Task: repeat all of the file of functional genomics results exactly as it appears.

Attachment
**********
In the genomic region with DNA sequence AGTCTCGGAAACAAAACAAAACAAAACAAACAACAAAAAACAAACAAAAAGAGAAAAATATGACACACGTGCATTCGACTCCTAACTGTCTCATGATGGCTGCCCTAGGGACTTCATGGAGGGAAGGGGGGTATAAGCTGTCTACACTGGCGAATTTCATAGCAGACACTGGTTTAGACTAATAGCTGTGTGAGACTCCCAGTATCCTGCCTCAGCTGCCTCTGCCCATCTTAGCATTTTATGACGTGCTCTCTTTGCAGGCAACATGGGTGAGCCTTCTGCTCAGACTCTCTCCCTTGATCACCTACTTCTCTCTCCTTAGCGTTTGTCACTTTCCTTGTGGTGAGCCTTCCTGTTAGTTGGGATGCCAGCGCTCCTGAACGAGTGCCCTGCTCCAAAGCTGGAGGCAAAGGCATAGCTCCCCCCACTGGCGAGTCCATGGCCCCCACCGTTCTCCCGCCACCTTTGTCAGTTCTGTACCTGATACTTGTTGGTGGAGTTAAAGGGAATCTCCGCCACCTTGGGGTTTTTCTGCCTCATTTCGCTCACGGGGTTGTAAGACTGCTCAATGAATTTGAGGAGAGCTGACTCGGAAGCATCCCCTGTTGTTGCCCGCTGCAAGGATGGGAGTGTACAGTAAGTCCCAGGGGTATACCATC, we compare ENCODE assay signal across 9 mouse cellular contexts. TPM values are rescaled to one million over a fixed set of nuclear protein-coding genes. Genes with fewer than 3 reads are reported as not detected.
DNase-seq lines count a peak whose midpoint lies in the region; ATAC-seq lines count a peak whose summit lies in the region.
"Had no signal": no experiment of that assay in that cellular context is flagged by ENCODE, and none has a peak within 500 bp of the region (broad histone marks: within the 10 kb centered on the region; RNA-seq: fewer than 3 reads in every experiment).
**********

In the genomic region with DNA sequence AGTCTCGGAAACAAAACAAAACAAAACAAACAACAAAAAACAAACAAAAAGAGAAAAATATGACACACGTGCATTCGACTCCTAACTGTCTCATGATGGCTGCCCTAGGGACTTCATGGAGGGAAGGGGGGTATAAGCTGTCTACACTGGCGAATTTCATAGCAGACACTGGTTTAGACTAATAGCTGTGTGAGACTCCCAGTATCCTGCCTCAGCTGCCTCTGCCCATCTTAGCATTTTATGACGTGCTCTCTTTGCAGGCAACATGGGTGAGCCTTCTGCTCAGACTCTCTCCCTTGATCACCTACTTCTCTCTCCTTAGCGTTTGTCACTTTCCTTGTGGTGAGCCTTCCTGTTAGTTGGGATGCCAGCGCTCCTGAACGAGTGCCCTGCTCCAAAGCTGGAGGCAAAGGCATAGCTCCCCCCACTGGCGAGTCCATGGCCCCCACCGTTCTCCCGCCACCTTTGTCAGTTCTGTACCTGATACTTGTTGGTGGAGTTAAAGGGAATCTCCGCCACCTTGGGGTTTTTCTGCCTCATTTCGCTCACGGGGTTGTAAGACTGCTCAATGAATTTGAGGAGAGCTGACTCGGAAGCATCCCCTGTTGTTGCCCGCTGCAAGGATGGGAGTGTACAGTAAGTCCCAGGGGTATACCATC, we compare ENCODE assay signal across 9 mouse cellular contexts. TPM values are rescaled to one million over a fixed set of nuclear protein-coding genes. Genes with fewer than 3 reads are reported as not detected.
DNase-seq lines count a peak whose midpoint lies in the region; ATAC-seq lines count a peak whose summit lies in the region.
"Had no signal": no experiment of that assay in that cellular context is flagged by ENCODE, and none has a peak within 500 bp of the region (broad histone marks: within the 10 kb centered on the region; RNA-seq: fewer than 3 reads in every experiment).